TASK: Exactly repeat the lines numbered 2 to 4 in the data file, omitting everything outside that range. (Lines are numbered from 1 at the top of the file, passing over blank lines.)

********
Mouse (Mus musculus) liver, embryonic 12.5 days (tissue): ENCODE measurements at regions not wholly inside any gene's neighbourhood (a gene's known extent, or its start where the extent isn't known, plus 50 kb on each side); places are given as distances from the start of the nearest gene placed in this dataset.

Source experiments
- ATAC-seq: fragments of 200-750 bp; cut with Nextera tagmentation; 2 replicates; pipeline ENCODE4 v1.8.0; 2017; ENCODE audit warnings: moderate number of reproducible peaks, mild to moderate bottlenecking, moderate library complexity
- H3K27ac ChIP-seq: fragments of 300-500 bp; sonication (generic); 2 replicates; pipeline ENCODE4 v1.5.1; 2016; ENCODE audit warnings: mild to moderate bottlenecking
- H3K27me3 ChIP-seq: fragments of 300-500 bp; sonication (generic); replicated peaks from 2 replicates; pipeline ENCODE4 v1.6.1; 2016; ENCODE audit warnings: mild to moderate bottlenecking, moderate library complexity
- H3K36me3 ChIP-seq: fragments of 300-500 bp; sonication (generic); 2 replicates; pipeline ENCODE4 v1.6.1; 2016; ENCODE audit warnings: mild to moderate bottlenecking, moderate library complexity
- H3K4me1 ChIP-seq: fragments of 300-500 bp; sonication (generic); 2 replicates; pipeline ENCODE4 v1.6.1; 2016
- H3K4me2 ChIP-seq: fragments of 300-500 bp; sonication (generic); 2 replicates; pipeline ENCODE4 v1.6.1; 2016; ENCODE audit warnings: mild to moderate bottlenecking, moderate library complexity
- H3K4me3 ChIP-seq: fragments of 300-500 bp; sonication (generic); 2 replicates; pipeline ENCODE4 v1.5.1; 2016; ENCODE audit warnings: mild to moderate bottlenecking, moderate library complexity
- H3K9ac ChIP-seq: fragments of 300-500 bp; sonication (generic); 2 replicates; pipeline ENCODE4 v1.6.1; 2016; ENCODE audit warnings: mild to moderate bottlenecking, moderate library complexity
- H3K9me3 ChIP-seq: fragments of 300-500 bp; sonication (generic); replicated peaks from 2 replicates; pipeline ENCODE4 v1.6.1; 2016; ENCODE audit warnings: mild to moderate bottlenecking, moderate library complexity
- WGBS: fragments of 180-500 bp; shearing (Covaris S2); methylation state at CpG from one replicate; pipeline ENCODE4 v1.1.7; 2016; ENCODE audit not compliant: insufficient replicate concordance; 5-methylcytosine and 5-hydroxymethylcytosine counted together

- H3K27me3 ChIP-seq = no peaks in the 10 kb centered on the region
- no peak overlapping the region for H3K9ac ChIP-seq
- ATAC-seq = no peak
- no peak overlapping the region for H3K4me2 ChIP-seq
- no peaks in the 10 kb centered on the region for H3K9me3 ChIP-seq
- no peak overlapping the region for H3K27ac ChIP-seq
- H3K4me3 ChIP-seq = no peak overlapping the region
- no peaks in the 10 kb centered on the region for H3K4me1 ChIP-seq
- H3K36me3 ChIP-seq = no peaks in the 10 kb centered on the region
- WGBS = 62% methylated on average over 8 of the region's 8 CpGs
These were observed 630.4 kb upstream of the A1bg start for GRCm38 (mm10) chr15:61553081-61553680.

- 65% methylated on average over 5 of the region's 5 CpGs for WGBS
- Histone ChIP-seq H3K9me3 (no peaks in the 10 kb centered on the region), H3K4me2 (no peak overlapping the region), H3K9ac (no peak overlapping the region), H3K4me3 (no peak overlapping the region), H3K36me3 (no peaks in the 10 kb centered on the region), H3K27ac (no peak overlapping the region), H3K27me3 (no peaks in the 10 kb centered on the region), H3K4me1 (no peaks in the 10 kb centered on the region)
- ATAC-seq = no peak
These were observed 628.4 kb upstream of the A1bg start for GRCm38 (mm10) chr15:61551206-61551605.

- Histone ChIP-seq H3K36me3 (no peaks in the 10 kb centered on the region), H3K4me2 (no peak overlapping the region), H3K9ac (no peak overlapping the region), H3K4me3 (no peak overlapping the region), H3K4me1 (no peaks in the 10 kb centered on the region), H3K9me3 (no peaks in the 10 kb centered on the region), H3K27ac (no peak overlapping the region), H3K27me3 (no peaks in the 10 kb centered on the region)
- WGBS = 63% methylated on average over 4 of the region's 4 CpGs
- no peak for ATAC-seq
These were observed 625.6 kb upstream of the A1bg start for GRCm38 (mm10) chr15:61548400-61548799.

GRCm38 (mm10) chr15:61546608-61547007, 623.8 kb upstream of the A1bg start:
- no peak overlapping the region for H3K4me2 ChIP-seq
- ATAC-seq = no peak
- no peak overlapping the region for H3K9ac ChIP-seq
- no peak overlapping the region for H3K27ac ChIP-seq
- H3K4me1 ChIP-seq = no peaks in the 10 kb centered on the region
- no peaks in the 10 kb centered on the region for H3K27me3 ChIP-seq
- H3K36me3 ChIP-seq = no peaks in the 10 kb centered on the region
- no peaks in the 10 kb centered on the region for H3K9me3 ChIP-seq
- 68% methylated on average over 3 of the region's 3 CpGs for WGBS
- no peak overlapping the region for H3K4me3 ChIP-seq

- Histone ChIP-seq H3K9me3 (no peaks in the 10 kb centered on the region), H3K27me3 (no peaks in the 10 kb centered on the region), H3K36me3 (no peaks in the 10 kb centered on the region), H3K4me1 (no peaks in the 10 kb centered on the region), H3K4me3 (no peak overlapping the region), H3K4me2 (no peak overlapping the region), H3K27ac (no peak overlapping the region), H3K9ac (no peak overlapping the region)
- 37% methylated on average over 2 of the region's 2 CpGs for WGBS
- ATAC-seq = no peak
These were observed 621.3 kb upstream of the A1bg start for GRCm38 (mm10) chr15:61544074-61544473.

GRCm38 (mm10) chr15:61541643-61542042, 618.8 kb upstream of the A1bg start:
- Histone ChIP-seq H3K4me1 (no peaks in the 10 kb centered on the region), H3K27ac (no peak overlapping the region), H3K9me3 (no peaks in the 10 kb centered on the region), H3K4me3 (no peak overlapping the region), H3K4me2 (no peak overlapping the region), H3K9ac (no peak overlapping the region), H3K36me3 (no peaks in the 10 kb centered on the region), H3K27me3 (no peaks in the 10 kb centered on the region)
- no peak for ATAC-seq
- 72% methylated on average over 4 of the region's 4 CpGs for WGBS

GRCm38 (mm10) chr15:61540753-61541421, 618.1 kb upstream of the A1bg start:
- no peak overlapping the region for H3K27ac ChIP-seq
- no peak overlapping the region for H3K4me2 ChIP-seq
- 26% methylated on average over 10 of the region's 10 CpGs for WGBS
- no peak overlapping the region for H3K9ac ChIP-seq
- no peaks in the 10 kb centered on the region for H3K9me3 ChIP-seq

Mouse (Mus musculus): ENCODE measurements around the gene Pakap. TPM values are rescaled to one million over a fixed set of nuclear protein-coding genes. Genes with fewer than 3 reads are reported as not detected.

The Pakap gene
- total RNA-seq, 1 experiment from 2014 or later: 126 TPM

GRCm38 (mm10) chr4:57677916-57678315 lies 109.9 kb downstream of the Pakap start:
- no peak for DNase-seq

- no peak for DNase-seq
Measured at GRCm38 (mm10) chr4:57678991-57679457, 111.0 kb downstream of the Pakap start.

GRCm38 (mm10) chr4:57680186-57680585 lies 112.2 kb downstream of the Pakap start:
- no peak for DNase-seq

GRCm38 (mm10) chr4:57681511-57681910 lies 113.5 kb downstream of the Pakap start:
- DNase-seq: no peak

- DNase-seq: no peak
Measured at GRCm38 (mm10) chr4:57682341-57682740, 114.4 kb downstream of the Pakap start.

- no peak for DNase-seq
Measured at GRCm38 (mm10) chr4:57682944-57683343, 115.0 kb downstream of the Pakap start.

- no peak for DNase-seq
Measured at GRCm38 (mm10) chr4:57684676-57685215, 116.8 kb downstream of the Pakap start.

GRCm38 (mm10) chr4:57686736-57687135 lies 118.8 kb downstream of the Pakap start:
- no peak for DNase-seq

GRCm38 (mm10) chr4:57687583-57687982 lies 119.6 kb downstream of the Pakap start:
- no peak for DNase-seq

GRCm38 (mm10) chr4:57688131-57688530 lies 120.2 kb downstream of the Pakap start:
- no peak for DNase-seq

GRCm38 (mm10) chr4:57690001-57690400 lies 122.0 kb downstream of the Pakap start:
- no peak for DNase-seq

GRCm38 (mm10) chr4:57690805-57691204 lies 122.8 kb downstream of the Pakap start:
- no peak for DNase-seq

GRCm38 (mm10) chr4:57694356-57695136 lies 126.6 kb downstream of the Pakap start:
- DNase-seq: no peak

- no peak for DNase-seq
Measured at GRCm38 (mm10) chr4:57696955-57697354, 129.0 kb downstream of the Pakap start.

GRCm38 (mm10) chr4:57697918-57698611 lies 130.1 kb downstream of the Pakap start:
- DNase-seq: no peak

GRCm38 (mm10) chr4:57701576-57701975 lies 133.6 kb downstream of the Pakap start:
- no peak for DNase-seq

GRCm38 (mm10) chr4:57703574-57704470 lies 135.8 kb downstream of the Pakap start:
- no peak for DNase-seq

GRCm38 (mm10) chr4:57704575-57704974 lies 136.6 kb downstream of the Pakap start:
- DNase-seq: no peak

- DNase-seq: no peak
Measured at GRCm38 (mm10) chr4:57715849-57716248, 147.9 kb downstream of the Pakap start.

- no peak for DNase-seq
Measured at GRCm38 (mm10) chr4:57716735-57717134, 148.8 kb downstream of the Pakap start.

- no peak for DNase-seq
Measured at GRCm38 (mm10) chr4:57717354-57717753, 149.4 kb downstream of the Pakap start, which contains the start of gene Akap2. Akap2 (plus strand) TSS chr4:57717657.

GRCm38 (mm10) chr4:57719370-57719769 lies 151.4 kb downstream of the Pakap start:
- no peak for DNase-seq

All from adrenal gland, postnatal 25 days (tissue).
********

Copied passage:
Source experiments
- ATAC-seq: fragments of 200-750 bp; cut with Nextera tagmentation; 2 replicates; pipeline ENCODE4 v1.8.0; 2017; ENCODE audit warnings: moderate number of reproducible peaks, mild to moderate bottlenecking, moderate library complexity
- H3K27ac ChIP-seq: fragments of 300-500 bp; sonication (generic); 2 replicates; pipeline ENCODE4 v1.5.1; 2016; ENCODE audit warnings: mild to moderate bottlenecking